Interleukins, interferons and chemokines are signaling molecules secreted by cytokines. They regulate immune responses, inflammation, and other developmental processes during embryogenesis. They are also important in the development of cancer and angiogenesis. There are many functions that cytokines can perform, including overlapping, contradictory, or pleiotropic.
It depends on their concentration and cell type, as well as the presence of mediators and other cytokines. The multiplex mouse cytokine plays an important role in the induction as well as the effector phases in all immune and inflammatory reactions, including cell proliferation and intercellular communication.
Small cytokines, also known as chemokines, attract and recruit cells to a specific area in order to exert their biologic effects. Both cytokines as well as protein hormones are growth factors. They stimulate proliferation, differentiation, and maturation of cells. Not only have cytokines been implicated in immunological conditions, inflammatory responses, and cancers but also in neurodegenerative disorders and cancers.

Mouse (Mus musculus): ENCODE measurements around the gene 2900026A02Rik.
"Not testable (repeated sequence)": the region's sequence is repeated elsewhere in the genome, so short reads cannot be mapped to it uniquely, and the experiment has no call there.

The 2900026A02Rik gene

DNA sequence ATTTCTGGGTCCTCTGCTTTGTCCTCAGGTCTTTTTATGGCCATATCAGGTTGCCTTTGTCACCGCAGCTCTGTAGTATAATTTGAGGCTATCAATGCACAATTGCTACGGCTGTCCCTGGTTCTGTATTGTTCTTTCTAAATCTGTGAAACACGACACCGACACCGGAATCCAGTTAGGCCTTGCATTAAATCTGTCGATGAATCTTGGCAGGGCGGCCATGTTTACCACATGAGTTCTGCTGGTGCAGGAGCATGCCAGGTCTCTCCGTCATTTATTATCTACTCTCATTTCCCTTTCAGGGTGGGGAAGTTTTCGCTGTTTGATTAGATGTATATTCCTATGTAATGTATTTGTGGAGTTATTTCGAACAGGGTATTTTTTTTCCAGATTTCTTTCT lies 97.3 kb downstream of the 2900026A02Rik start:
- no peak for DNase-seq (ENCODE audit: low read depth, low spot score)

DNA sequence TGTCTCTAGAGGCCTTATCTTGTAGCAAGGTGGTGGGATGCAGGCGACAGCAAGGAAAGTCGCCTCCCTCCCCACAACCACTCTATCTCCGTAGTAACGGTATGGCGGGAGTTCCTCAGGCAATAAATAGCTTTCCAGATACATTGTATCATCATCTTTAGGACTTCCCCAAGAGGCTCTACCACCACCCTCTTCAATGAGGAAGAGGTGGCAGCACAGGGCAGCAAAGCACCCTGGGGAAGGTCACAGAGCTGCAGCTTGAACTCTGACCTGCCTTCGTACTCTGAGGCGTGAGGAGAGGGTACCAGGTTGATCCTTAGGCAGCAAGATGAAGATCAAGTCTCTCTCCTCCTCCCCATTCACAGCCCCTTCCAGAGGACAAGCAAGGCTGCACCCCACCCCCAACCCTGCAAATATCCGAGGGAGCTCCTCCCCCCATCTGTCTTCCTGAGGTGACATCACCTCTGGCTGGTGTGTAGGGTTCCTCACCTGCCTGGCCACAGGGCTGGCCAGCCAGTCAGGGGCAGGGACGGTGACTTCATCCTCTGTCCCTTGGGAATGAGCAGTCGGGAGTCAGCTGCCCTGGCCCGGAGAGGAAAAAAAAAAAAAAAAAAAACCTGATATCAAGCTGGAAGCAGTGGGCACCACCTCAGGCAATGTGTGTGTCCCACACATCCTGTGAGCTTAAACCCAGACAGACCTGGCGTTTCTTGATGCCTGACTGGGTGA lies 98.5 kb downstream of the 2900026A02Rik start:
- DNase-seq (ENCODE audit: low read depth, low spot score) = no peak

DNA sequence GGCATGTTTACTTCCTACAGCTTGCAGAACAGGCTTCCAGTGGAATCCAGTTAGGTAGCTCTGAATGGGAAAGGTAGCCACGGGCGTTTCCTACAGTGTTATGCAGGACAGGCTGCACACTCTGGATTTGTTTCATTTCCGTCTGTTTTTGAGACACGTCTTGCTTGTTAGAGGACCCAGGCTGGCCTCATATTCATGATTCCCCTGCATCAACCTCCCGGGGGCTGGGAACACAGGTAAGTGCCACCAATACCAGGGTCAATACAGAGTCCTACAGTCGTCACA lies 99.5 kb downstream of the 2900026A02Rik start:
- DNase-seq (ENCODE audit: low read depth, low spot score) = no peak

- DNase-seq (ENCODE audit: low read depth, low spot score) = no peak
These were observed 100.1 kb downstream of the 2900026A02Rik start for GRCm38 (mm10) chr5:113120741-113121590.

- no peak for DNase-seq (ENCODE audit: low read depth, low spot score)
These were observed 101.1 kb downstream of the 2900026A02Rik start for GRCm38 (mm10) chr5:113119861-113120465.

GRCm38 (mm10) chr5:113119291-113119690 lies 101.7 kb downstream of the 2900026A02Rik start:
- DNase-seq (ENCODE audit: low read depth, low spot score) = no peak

Researchers can now fully understand the mechanism behind diseases in physiological conditions by accurately quantifying cytokines in biological samples, such as serum and tissue culture samples. Cytokine assays assess the preparation and treatment for blood and tissue samples that are related to cytokines. Because cytokines play a pivotal role in the progression and regression of many diseases and are biomarkers for many others.
Cytokine assays are crucial in disease diagnosis and monitoring. A variety of protocols and methods can be used to identify cytokines, such as bioassays, protein microarrays (HPLC), sandwich enzyme–linked immunosorbent assays (ELISA), Mesoscale Discovery (MSD), electro chemi luminescence, and multiplex immunoassays based on cytokine assays (MIA).